Late night TV hosts addressed the mass shooting that took place in Las Vegas on Sunday, but arguably none had the raw emotion of Jimmy Kimmel -- whose opening monologue had an extra level of poignancy since the host is from Vegas.
"Here we are again in the aftermath of another terrible, inexplicable, shocking and painful tragedy. This time in Las Vegas, which happens to be my hometown," said Kimmel, who was emotionally shaken.
Kimmel spoke for roughly ten minutes at the top of his show about Sunday's shooting, which killed at least 59 people and injured more than 500. It is now billed as the deadliest mass shooting in modern American history.
"We have children without parents and fathers without sons, mothers without daughters," he said. "It's the kind of thing that makes you want to throw up or give up."
Kimmel then said that he disagrees intensely when people say that there's nothing we can do about gun violence and events like this.
"When someone with a beard attacks us, we tap phones, we invoke travel bans, we build walls. We take every possible precaution to make sure it doesn't happen again," Kimmel said. "But when an American buys a gun and kills other Americans then there's nothing we can do about that [because] the second amendment, I guess. Our forefathers wanted us to have AK-47s is the argument, I assume."
Kimmel also called out President Trump in his monologue, as well as others like Senate Majority leader Mitch McConnell, Speaker of the House Paul Ryan, and lawmakers who expressed concern in the form of prayers, but, Kimmel implied, had materially failed to prevent the shooting by supporting a bill in February that removed restrictions on gun sales to some mentally ill people. Similar votes seemed likely, he argued, "because the NRA has their balls in a money clip."
"They should be praying," Kimmel said. "They should be praying for God to forgive them for letting the gun lobby run this country."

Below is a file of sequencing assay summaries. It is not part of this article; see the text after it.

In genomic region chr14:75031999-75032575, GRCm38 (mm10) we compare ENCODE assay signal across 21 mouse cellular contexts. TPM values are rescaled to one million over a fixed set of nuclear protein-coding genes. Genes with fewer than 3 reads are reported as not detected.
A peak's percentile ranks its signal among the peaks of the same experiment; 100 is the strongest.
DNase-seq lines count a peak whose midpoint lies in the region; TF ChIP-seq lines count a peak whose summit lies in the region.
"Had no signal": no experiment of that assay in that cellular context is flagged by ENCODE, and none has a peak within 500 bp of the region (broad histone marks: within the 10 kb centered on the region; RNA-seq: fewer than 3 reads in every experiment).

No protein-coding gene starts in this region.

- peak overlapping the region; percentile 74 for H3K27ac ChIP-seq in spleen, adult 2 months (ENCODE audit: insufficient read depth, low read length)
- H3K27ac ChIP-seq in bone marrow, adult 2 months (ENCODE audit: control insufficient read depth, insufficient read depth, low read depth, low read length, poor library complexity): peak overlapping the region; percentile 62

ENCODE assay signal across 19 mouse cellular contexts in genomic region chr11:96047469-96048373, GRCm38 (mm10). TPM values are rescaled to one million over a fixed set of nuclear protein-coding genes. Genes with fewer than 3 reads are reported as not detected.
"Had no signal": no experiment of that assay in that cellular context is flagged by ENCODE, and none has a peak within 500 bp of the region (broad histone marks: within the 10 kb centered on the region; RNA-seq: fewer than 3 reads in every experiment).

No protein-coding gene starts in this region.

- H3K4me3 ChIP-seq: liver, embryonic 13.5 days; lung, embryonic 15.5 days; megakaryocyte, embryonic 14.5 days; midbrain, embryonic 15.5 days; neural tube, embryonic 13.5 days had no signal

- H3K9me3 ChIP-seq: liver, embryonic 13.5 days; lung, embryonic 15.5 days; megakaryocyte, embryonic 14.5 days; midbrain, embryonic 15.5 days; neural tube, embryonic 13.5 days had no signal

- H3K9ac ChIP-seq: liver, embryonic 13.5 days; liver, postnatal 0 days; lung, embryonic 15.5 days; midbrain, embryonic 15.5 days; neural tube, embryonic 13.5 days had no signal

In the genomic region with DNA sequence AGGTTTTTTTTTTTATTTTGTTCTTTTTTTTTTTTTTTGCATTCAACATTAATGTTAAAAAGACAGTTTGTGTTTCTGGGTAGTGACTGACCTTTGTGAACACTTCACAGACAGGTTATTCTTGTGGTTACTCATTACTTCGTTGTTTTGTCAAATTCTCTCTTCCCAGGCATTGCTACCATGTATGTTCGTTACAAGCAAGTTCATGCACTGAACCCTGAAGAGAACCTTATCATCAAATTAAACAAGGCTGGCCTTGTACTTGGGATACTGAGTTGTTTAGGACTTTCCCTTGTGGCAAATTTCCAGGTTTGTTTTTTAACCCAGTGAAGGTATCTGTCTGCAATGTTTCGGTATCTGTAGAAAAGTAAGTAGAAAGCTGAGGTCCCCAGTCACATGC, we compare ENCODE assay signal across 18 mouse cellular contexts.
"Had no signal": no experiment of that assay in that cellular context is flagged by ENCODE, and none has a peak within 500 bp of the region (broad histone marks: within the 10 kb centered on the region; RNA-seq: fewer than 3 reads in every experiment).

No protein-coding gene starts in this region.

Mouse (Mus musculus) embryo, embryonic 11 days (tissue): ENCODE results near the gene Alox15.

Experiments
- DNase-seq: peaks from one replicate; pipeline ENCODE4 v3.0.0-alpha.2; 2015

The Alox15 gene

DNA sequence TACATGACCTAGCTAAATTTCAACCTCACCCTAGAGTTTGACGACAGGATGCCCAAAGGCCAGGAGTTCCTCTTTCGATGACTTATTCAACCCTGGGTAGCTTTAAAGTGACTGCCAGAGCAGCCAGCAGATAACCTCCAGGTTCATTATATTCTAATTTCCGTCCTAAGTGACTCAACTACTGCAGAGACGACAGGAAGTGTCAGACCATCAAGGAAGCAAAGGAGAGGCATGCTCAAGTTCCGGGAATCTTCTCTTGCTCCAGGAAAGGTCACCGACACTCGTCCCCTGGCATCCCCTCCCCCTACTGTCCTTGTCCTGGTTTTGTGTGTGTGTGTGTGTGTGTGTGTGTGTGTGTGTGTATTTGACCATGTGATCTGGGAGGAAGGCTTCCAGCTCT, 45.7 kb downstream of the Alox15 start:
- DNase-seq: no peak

Kimmel finished his monologue by telling his audience to contact their Congresspeople to do something, saying that "it's not enough to send your love and prayers." He also apologized for getting emotional.
"I'm not great with this kind of thing," Kimmel said. "But I think it's important."
The rest of late night also addressed the tragedy in Vegas.
CBS' Stephen Colbert opened "The Late Show" in a serious manner addressing his audience and speaking directly to President Trump from his desk.
"President Trump, you said you wanted to be a transformative president who doesn't care about the way things have always been done in Washington D.C. This is your chance to prove it," the host said. "I mean this sincerely, you do not owe the Republicans anything. You know the Republicans tried to stop you from being president. Well, screw 'em. You want to make America great again? Do something the last two presidents haven't been able to do. Pass any kind of common sense gun control legislation that the vast majority of Americans want."
NBC's Seth Meyers spoke during Monday night's episode of "Late Night" about the tragedy and asked Congress if there are any "steps we can take as a nation to prevent gun violence or is this just how it's going to continue to be?"
Trevor Noah, host of Comedy Central's "The Daily Show," who is from South Africa, tried to wrap his mind around another mass shooting in America.
"You know what blew my mind this morning? When I realize I've lived in the U.S., in New York for two years now, and in that time there have been twenty mass shootings," he said.
He went on to add that he "almost knows how it's going to play out" and that people will ultimately come out and say that now is not the time to talk about guns and gun control.
"Sometimes I wish I had used this logic as a kid when I had done something wrong. When my mom wanted to ground me, I should have just said, 'Is this the time, mom, that we politicize what's happening right now?'" Noah joked. "This is a time for us to unite as a family."